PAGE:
Female Urge Incontinence
While all types of female incontinence can cause emotional distress, urge incontinence is far more distressing, says Halina Zyczynski, MD, associate professor of obstetrics and gynecology at the University of Pittsburgh School of Medicine and a specialist in female incontinence at the Magee-Womens Hospital.
It's the unpredictable nature of urge incontinence that makes it so distressing, she says. Urge incontinence isn't totally understood, but experts think the bladder muscle may give the wrong messages to the brain, with the bladder feeling fuller than it really is. As a result, a person with urge incontinence feels the urgent need to go to the bathroom, even if they have just done so.
Stress incontinence, which causes urine to leak when lifting objects, laughing, coughing, or sneezing because of weakened pelvic floor muscles, is less emotionally draining, Zyczynski says. "Women can learn which positions or situations predispose them to stress incontinence [and avoid them]."
"If you know, for instance, that doing the Stairmaster makes you leak [urine], you can avoid it," she says. "If you know that sneezing [makes you leak urine], as your sneeze comes on, you can cross your legs or squeeze your pelvic floor muscles."
But, unlike stress incontinence, urge incontinence occurs without warning and is especially upsetting. "Before a woman has a chance to respond to that urge to go [to the bathroom], urine is already running down her leg," says Zyczynski.
The sheer volume of leaking urine associate with urge incontinence is another reason why this condition is so distressing. Women with stress incontinence tend to leak urine in small amounts, perhaps a teaspoon or a tablespoon, says Zyczynski. But with urge incontinence, a woman can leak a cup or two of urine, saturating an absorbent pad and soaking through their clothing.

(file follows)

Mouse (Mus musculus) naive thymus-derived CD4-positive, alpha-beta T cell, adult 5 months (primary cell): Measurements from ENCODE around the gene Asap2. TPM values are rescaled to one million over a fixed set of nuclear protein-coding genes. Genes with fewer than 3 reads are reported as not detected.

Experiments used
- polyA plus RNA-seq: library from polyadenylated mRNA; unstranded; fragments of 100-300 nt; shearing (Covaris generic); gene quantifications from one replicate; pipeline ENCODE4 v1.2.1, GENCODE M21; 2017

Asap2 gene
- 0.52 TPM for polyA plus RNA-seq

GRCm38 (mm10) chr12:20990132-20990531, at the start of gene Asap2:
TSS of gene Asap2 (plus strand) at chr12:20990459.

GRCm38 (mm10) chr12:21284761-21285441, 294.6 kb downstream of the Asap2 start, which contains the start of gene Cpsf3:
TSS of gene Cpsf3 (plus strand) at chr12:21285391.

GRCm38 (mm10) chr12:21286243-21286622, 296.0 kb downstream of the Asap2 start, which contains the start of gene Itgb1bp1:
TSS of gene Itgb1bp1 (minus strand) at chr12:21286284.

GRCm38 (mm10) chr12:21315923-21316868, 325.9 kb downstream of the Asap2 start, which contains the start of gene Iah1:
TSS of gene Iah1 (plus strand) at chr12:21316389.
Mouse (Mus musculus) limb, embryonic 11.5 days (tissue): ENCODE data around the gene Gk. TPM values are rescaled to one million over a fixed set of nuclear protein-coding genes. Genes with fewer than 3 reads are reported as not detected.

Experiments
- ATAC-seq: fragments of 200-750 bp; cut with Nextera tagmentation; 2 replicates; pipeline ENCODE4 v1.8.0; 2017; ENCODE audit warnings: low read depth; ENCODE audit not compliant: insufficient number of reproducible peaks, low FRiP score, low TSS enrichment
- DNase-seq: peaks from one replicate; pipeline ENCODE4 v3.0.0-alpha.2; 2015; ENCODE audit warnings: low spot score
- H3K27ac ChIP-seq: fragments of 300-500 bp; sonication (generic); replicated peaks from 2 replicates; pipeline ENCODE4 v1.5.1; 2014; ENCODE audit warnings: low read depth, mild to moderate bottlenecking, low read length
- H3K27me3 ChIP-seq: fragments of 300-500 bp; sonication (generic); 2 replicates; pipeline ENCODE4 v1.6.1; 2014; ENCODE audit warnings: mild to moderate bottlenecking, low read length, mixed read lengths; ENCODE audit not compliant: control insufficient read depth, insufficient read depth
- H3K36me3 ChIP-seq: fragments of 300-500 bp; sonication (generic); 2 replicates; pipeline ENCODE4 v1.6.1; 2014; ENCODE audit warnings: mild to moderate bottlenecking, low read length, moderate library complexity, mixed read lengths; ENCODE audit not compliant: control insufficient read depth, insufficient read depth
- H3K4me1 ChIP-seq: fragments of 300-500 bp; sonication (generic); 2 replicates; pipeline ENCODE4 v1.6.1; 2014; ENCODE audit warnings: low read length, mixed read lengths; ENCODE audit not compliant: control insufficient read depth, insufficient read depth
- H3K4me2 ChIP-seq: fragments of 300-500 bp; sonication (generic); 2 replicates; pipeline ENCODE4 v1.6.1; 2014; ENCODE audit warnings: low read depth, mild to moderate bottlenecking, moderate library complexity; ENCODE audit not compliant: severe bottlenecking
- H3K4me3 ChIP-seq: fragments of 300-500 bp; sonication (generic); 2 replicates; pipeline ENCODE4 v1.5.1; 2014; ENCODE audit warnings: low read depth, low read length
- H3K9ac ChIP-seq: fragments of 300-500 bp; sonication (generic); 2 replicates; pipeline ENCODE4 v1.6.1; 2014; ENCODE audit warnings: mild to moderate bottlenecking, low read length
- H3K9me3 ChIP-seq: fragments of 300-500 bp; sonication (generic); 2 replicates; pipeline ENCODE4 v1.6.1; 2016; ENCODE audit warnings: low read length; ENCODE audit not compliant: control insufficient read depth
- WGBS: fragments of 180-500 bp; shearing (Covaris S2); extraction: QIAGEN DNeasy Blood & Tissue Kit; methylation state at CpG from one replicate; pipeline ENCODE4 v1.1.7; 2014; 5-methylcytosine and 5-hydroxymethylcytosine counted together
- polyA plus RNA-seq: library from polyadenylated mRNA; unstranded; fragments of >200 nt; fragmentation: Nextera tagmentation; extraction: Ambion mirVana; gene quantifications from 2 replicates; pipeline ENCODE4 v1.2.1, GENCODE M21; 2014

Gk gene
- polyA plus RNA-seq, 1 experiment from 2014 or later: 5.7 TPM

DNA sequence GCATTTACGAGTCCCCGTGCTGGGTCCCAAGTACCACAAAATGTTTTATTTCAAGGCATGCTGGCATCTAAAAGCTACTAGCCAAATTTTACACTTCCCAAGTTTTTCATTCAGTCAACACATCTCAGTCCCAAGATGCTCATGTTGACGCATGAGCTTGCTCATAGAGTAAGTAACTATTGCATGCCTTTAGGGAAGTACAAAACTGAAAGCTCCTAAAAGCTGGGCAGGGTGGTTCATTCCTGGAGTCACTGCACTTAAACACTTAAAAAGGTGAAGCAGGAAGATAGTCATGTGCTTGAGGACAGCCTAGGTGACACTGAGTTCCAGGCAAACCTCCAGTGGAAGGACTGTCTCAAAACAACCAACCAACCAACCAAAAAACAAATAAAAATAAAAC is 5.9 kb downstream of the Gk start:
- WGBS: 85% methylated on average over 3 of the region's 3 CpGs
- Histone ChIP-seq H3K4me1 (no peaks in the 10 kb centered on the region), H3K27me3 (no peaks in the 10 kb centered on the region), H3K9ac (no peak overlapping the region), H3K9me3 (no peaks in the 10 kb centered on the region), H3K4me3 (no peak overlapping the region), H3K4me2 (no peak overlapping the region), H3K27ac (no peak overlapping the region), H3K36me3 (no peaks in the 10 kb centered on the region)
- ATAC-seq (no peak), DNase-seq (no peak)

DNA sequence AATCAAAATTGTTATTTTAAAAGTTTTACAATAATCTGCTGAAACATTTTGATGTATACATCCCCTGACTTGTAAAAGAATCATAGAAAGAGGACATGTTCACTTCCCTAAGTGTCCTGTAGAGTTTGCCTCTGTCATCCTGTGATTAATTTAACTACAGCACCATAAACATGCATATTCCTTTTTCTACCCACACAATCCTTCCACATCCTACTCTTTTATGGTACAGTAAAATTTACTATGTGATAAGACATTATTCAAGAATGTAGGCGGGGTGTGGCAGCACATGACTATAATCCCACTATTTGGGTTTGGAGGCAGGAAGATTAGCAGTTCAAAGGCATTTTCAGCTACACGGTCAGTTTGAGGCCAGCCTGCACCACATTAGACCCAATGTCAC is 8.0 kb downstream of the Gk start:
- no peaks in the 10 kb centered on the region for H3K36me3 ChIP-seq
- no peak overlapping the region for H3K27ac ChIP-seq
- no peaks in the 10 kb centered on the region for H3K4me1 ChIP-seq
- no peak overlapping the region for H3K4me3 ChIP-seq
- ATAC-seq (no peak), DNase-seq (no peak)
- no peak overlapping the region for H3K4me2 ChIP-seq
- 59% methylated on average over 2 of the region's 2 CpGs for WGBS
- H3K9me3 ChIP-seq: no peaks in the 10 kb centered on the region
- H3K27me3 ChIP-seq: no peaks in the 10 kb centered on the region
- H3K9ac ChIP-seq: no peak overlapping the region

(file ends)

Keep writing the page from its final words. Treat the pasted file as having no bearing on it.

What Can You Do About Female Incontinence?
Whatever form of female incontinence you have (and some women have both urge incontinence and stress incontinence - called mixed incontinence), it is crucial to seek help before the condition leads to social isolation, Zyczynski tells WebMD. Once women stop socializing, she says, it's easy to see how the withdrawal can lead to depression.
If you notice symptoms of incontinence, such as leaking urine, tell your doctor. He or she may recommend you see a specialist, such as a urogynecologist -- an obstetrician-gynecologist who specializes in the treatment of women with pelvic floor problems, which includes female incontinence - or a urologist with experience treating female incontinence.
Treatment Options for Female Incontinence
Some medications may aggravate female incontinence, such as high blood pressure drugs and antihistamines. If you have female incontinence and are taking these medications, your doctor may switch you to a different drug in hopes of alleviating the problem.
Simple remedies, such as the use of protective garments like pads or adult-size protective panties, may lessen the problem, says Zyczynski. Strengthening the muscles that control the bladder by doing Kegel exercises may also help, she says.
Biofeedback may also improve female incontinence. In one study of 26 women with urge incontinence, presented at the 2006 meeting of the American Geriatrics Society, biofeedback helped the women learn to control their bladder muscles and reduce the number of overactive bladder episodes.
If urinary incontinence is not helped by these remedies and is significantly interfering with your life and activities, your doctor may suggest medications or surgery. In one surgical procedure, surgical threads are used to help lift the bladder up to a normal position. This allows the muscles that help hold urine in to work better.
Another procedure, called a "sling," uses strips of material, either natural or synthetic tissue, to support the bladder neck and prevent urinary incontinence.